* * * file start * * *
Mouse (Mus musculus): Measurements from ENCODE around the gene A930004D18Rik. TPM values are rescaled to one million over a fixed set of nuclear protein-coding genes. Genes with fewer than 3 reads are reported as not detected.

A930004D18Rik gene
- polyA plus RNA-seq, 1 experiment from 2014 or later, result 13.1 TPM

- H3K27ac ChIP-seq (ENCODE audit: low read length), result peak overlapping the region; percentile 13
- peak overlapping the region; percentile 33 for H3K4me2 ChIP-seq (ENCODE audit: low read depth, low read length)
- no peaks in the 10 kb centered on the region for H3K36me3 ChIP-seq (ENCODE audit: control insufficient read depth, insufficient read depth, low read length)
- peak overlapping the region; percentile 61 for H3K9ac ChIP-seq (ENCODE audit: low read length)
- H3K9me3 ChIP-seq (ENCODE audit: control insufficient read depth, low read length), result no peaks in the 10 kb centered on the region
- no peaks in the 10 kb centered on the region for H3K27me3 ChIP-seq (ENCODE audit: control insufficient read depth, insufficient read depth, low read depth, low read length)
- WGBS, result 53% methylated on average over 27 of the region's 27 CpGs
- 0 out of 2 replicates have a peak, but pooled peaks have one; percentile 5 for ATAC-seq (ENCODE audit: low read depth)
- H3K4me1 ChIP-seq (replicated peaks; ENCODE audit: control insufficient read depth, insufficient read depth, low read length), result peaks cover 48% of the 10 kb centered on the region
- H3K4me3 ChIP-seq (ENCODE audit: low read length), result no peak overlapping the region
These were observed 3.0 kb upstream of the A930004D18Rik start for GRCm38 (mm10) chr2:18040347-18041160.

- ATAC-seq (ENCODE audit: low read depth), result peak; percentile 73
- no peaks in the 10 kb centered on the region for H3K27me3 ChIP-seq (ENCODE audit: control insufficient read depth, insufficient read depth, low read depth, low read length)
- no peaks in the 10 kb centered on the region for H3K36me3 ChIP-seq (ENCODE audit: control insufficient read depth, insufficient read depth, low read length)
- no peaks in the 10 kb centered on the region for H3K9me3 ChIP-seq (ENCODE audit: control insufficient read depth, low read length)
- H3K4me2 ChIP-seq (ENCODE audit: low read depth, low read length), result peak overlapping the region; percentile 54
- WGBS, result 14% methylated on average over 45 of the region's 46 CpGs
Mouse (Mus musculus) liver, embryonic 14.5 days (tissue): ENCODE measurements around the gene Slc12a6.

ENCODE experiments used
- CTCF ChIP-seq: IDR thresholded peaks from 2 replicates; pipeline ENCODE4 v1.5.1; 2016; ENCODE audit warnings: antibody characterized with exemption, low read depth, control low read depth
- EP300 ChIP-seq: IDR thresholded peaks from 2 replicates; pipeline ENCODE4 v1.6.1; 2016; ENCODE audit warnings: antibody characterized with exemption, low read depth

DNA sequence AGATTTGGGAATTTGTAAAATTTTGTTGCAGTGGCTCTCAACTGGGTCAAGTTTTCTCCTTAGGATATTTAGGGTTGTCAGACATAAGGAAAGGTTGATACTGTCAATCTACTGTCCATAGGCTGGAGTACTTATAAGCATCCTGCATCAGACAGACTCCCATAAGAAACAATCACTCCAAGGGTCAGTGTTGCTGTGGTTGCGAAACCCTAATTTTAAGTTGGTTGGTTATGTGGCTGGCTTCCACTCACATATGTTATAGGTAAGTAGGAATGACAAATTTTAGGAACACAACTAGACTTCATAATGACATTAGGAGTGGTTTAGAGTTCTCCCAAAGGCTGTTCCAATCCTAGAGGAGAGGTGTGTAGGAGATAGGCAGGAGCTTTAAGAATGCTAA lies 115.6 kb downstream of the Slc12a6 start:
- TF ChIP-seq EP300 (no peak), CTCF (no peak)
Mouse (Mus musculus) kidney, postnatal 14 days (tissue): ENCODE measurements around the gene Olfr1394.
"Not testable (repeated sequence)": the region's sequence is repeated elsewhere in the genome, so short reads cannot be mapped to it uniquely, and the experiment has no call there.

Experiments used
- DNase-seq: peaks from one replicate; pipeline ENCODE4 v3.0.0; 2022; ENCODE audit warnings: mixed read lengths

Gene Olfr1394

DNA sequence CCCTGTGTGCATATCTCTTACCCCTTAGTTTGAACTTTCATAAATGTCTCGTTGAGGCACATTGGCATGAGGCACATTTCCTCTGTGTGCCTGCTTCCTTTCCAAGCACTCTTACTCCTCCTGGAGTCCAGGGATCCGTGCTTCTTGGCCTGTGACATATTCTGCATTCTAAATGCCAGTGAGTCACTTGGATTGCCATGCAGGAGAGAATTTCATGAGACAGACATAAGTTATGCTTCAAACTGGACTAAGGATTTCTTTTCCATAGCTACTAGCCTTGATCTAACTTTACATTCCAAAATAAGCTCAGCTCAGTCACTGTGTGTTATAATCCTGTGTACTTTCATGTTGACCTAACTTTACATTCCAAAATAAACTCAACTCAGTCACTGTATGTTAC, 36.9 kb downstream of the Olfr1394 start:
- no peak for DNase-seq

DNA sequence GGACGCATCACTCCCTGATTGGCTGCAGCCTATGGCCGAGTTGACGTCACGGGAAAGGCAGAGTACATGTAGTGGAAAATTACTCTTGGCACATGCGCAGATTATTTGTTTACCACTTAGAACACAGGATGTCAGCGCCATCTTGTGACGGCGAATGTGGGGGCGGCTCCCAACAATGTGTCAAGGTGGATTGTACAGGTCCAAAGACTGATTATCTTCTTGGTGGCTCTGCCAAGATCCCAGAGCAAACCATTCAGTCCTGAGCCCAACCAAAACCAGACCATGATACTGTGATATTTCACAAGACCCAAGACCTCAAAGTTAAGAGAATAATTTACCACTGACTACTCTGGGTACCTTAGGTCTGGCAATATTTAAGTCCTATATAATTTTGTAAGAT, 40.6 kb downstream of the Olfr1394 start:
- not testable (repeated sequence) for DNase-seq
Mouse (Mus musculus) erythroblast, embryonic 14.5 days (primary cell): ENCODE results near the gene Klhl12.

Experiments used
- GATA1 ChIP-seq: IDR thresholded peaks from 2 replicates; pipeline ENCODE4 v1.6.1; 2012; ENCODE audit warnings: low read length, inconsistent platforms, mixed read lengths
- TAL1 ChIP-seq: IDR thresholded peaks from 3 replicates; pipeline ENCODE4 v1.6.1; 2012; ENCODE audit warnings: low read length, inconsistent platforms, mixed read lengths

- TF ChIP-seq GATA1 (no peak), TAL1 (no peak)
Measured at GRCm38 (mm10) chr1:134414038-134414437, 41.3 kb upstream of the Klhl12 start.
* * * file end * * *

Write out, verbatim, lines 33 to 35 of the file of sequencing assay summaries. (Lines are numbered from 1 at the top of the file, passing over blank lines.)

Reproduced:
- no peak for DNase-seq

DNA sequence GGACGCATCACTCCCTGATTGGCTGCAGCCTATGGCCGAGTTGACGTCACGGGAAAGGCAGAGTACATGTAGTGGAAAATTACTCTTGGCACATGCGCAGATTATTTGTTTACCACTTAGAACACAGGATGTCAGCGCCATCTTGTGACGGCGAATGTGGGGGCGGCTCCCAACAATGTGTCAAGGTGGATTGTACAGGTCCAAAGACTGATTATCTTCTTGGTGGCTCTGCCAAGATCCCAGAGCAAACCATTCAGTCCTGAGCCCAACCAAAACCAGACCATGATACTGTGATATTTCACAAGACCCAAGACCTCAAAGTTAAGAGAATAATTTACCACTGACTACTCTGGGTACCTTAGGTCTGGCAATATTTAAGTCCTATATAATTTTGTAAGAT, 40.6 kb downstream of the Olfr1394 start:
- not testable (repeated sequence) for DNase-seq